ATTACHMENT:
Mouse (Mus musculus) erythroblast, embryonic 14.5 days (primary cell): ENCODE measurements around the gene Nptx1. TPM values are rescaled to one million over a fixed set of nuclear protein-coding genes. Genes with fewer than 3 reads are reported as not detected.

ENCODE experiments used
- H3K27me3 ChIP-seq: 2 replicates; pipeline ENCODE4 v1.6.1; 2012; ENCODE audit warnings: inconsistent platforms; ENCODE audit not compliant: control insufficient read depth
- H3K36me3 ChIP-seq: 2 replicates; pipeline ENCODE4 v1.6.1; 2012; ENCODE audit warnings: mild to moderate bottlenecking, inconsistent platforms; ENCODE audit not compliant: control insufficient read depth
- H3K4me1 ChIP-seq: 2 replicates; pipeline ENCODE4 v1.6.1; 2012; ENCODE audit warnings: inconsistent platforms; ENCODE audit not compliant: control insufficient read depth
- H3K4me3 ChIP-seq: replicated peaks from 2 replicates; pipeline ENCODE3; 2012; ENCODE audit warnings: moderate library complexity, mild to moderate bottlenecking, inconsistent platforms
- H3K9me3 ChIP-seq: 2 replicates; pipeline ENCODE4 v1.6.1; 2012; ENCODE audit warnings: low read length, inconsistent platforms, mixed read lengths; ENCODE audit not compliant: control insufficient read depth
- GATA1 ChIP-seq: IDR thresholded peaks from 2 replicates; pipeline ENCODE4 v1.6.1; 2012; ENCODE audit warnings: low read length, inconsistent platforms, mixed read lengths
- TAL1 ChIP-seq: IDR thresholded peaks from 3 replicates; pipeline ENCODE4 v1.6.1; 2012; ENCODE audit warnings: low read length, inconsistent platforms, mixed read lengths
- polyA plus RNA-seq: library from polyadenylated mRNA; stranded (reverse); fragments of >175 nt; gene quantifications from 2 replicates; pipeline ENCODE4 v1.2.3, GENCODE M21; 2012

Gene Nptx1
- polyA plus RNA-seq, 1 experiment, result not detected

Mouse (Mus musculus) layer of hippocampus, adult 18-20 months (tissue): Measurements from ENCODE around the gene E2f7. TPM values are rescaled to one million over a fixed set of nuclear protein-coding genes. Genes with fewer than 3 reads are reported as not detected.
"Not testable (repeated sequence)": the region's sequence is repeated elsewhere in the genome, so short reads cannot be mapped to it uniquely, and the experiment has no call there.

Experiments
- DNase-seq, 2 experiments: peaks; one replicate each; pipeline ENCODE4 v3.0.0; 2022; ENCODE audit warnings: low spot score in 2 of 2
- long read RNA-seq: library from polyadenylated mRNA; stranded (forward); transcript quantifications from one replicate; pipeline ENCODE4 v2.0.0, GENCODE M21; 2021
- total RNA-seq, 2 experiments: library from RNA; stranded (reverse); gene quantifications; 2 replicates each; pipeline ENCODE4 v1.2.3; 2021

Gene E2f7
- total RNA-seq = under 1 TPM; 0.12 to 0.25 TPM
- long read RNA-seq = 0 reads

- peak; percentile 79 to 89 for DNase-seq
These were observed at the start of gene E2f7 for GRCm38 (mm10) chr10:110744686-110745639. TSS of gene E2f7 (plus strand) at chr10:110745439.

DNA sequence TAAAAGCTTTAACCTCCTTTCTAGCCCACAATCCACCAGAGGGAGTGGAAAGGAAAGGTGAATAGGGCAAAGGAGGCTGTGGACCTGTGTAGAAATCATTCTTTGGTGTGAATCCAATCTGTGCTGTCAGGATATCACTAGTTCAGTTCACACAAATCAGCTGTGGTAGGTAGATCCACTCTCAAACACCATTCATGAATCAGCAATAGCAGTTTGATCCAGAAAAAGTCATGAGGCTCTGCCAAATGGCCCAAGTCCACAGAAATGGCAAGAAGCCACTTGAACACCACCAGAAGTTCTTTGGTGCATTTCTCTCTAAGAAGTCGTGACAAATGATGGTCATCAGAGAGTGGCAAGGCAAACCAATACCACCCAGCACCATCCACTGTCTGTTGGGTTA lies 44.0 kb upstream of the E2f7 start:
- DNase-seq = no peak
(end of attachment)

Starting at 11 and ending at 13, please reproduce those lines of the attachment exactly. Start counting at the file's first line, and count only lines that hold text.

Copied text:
Gene Nptx1
- polyA plus RNA-seq, 1 experiment, result not detected

Mouse (Mus musculus) layer of hippocampus, adult 18-20 months (tissue): Measurements from ENCODE around the gene E2f7. TPM values are rescaled to one million over a fixed set of nuclear protein-coding genes. Genes with fewer than 3 reads are reported as not detected.